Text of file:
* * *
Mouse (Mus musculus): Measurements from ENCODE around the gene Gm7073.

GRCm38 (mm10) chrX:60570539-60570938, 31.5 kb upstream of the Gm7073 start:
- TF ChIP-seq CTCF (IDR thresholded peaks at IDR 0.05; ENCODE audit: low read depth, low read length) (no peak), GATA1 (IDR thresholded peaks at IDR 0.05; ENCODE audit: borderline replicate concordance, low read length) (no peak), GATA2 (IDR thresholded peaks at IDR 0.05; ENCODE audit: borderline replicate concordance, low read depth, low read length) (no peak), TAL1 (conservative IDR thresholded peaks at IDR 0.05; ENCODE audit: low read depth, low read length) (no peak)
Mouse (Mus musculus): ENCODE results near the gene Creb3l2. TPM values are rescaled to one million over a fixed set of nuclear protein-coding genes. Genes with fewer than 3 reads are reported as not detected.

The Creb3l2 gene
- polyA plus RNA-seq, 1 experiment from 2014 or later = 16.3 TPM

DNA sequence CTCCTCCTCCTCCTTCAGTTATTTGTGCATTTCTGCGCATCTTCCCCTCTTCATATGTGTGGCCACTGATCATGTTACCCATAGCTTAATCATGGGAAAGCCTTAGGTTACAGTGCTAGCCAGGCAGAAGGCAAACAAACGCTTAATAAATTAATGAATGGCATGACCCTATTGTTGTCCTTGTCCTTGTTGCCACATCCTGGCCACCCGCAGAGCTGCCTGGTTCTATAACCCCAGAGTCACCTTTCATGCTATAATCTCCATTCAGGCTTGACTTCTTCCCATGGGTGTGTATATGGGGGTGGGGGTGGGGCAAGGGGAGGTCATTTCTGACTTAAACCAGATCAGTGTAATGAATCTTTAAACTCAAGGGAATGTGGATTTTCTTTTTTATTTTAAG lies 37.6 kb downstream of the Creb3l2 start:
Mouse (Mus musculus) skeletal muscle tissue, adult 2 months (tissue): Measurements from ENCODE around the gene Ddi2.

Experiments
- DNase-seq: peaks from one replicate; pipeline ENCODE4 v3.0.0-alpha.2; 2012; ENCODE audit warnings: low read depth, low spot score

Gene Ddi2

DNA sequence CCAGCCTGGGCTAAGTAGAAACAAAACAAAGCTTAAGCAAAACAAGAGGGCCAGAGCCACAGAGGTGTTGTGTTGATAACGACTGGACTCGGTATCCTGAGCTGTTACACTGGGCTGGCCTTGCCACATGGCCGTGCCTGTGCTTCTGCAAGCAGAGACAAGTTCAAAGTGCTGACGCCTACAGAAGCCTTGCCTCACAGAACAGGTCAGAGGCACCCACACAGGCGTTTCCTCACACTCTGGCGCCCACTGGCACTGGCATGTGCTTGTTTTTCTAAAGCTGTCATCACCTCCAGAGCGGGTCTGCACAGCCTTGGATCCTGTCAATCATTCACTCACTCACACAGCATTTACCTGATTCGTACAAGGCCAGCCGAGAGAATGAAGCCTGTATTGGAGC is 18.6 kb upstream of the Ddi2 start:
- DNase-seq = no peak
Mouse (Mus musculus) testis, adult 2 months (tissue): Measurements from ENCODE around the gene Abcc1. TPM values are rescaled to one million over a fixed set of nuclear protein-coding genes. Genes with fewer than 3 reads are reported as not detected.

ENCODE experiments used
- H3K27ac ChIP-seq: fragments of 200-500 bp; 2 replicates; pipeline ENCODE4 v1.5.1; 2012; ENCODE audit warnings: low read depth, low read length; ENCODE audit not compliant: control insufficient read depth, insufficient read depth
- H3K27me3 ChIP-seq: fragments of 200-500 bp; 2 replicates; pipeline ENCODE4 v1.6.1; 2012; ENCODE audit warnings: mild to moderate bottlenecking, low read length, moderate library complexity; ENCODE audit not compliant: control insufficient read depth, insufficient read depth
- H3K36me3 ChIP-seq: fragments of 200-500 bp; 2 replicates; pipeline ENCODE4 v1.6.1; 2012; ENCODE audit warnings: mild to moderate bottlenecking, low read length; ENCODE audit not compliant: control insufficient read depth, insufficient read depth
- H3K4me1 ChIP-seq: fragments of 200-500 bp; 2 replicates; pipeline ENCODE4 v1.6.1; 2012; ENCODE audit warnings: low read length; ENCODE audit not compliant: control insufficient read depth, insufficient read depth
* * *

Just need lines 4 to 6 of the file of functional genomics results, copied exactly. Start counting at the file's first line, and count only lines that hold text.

Mouse (Mus musculus): ENCODE results near the gene Creb3l2. TPM values are rescaled to one million over a fixed set of nuclear protein-coding genes. Genes with fewer than 3 reads are reported as not detected.

The Creb3l2 gene
- polyA plus RNA-seq, 1 experiment from 2014 or later = 16.3 TPM